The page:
A humble manger. Ours.

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By Janice Lindsay

Janice Lindsay
Janice Lindsay

This is the kind of crèche you buy for the first Christmas of your married life, when you don’t have much money but can’t imagine Christmas without a nativity scene.

It includes one mother, one father, one baby, one angel, three wise men, one cow, one donkey, and two lambs. No camels, no shepherds, no heavenly host.

This is the kind of crèche you could buy for $3 at a discount store fifty years ago; $3 wasn’t much even then.

The tallest figures measure less than four inches high. All are made of thick cardboard covered with a paint-like surface in various shades of beige, with touches of pale pink for human lips, animal nostrils, and a blush on Mary’s cheeks. The people’s faces are sweetly, quietly bland.

The back wall of their rough wooden stable holds a pasted-on gold paper star and a hole for a naked night-light bulb; an unattached electrical cord for the bulb is included. Stable walls are sticks.

This humble crèche – our crèche – holds precious memories.
This humble crèche – our crèche – holds precious memories. Photo/submitted

This is the kind of crèche that, when you buy it, you say, “I’ll buy a nicer one when we can afford it. Carved wood. Or ceramic. Elegant. Classy. Artistic.”

But this is the kind of crèche you can’t bear to part with, no matter how many new ones you could afford. Because this humble crèche – our crèche – holds precious memories.

That out-of-place wise man, for example. When our son was 18 months old, he perfected a snatch-and-throw technique. His hand was quicker than my eye. He’d grab something and toss it, all in one motion. In that way, one of our wise men bit the dust – or, rather, shattered into dust, which is how I know about the figures’ insides. The replacement wise man doesn’t quite fit. He’s too tall, he’s the only figure on a pedestal, and he’s too colorful, with blue swaths on his cape.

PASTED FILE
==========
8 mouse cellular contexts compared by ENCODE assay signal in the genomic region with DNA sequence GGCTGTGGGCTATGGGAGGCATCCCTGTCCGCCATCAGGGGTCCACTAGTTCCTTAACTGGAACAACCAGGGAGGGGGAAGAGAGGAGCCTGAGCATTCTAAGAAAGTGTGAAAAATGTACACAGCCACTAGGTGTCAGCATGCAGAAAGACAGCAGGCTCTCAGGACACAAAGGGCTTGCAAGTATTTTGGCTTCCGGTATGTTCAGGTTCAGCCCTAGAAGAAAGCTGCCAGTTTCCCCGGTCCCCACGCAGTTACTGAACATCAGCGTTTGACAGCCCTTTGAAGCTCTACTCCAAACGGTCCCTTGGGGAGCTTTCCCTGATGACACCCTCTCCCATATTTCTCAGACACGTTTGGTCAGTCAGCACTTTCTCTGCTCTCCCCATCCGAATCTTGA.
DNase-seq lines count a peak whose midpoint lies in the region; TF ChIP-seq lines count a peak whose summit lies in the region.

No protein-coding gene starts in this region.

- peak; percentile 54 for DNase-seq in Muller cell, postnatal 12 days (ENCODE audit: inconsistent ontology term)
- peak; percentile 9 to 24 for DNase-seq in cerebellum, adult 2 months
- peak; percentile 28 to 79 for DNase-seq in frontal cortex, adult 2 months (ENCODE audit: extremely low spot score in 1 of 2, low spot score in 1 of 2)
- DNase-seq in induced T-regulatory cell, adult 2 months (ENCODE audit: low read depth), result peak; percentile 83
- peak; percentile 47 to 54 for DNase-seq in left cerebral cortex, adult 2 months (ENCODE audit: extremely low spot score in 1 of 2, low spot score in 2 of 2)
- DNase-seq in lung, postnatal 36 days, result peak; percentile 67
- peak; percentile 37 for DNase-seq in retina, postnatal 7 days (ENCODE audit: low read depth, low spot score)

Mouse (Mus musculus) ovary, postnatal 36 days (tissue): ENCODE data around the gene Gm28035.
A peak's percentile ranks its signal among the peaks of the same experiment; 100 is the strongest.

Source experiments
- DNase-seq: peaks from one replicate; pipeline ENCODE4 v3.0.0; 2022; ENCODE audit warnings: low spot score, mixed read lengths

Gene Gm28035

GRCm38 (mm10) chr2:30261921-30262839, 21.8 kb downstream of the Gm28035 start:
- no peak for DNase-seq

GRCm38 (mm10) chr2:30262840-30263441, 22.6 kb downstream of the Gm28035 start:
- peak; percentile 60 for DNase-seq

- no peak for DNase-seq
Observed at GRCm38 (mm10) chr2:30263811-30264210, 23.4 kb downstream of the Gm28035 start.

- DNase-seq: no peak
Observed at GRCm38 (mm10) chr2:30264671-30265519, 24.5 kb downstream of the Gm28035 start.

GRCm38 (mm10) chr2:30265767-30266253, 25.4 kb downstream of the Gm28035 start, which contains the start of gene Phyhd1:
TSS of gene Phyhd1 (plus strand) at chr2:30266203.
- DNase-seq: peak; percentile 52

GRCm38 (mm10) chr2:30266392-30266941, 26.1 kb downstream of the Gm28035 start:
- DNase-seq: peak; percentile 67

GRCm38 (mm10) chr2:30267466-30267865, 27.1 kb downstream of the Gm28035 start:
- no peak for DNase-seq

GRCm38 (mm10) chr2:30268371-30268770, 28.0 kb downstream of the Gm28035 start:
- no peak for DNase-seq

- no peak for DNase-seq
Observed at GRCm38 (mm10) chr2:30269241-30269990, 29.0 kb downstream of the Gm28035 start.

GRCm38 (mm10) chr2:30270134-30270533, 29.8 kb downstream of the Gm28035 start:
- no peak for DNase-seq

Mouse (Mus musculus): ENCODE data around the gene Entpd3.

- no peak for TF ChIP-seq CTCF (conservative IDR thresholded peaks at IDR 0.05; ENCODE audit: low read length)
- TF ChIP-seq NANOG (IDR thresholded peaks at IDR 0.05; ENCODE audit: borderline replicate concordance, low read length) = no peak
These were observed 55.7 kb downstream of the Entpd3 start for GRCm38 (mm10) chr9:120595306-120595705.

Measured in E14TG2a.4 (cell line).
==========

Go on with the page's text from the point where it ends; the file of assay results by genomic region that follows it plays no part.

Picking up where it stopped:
Then there’s the angel, Gloria. I know her name because she carries a banner that says, “Gloria.” Through a hole in her back, she hangs from a nail protruding from the front peak of the roof. She does her solitary best to represent a heavenly host. She hovers, gracefully, keeping watch. When I needed to name a character in my children’s novel – an opinionated aunt who seems to boss her niece even from the gave – I called her Aunt Gloria, for the angel who sees all.

Then there’s the kitten. A cat is not standard issue for nativities. But years ago, my mother wrote a poem about a cat in the manger. Surely a cat was present on that holy night. Cats seek warm cozy spots, especially where they find friendly people. I added a tiny kitten to our crèche. If the substitute wise man doesn’t quite belong, kitty appears to be from an alternate universe. She’s pure white ceramic with black eyes, and she is 100 percent non-Biblical. But she’s just the right size to be friends with those people in our crèche.

Over the years, I’ve seen many beautiful crèches, and, these days, large inflatable nativity scenes for outdoor display. (I can’t quite come to terms with the concept of a balloon Baby Jesus.)

I’ve considered buying some lovely nativity set, much classier and more tasteful than my own. But each time, I realize that, if I displayed a sophisticated, artistic crèche, I would want to display our homey old one, too. It belongs here, as no other ever will.

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